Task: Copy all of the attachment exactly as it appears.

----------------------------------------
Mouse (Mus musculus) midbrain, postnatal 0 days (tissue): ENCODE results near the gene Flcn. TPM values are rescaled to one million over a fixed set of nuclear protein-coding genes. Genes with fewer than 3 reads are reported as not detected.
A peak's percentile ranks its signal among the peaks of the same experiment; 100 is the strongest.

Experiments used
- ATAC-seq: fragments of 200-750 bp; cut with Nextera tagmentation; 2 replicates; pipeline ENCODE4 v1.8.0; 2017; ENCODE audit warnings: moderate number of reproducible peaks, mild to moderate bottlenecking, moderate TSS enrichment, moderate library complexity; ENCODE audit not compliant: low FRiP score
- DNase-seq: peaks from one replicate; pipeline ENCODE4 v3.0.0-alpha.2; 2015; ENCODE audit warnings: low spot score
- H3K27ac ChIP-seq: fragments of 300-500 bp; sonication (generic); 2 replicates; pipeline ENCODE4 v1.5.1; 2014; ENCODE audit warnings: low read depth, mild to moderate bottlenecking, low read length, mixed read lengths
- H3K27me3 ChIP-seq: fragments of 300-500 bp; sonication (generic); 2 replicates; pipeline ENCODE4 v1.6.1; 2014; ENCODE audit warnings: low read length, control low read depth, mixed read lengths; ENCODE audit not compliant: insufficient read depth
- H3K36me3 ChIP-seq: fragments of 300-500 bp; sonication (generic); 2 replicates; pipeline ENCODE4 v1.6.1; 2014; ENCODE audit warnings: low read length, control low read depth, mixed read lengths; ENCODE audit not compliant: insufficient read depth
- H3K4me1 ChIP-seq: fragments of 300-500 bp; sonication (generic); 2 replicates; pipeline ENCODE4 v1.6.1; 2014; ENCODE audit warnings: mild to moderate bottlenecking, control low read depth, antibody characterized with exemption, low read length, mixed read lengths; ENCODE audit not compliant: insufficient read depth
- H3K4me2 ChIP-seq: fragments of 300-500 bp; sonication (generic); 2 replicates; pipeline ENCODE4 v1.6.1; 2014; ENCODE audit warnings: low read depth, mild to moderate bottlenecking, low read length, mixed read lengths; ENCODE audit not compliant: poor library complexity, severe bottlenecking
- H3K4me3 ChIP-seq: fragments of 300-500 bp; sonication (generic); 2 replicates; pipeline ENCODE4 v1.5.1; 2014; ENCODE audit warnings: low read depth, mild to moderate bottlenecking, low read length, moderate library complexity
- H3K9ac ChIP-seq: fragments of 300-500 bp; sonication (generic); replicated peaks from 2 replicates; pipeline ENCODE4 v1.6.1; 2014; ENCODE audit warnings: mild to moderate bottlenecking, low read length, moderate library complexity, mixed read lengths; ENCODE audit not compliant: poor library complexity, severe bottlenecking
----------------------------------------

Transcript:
Mouse (Mus musculus) midbrain, postnatal 0 days (tissue): ENCODE results near the gene Flcn. TPM values are rescaled to one million over a fixed set of nuclear protein-coding genes. Genes with fewer than 3 reads are reported as not detected.
A peak's percentile ranks its signal among the peaks of the same experiment; 100 is the strongest.

Experiments used
- ATAC-seq: fragments of 200-750 bp; cut with Nextera tagmentation; 2 replicates; pipeline ENCODE4 v1.8.0; 2017; ENCODE audit warnings: moderate number of reproducible peaks, mild to moderate bottlenecking, moderate TSS enrichment, moderate library complexity; ENCODE audit not compliant: low FRiP score
- DNase-seq: peaks from one replicate; pipeline ENCODE4 v3.0.0-alpha.2; 2015; ENCODE audit warnings: low spot score
- H3K27ac ChIP-seq: fragments of 300-500 bp; sonication (generic); 2 replicates; pipeline ENCODE4 v1.5.1; 2014; ENCODE audit warnings: low read depth, mild to moderate bottlenecking, low read length, mixed read lengths
- H3K27me3 ChIP-seq: fragments of 300-500 bp; sonication (generic); 2 replicates; pipeline ENCODE4 v1.6.1; 2014; ENCODE audit warnings: low read length, control low read depth, mixed read lengths; ENCODE audit not compliant: insufficient read depth
- H3K36me3 ChIP-seq: fragments of 300-500 bp; sonication (generic); 2 replicates; pipeline ENCODE4 v1.6.1; 2014; ENCODE audit warnings: low read length, control low read depth, mixed read lengths; ENCODE audit not compliant: insufficient read depth
- H3K4me1 ChIP-seq: fragments of 300-500 bp; sonication (generic); 2 replicates; pipeline ENCODE4 v1.6.1; 2014; ENCODE audit warnings: mild to moderate bottlenecking, control low read depth, antibody characterized with exemption, low read length, mixed read lengths; ENCODE audit not compliant: insufficient read depth
- H3K4me2 ChIP-seq: fragments of 300-500 bp; sonication (generic); 2 replicates; pipeline ENCODE4 v1.6.1; 2014; ENCODE audit warnings: low read depth, mild to moderate bottlenecking, low read length, mixed read lengths; ENCODE audit not compliant: poor library complexity, severe bottlenecking
- H3K4me3 ChIP-seq: fragments of 300-500 bp; sonication (generic); 2 replicates; pipeline ENCODE4 v1.5.1; 2014; ENCODE audit warnings: low read depth, mild to moderate bottlenecking, low read length, moderate library complexity
- H3K9ac ChIP-seq: fragments of 300-500 bp; sonication (generic); replicated peaks from 2 replicates; pipeline ENCODE4 v1.6.1; 2014; ENCODE audit warnings: mild to moderate bottlenecking, low read length, moderate library complexity, mixed read lengths; ENCODE audit not compliant: poor library complexity, severe bottlenecking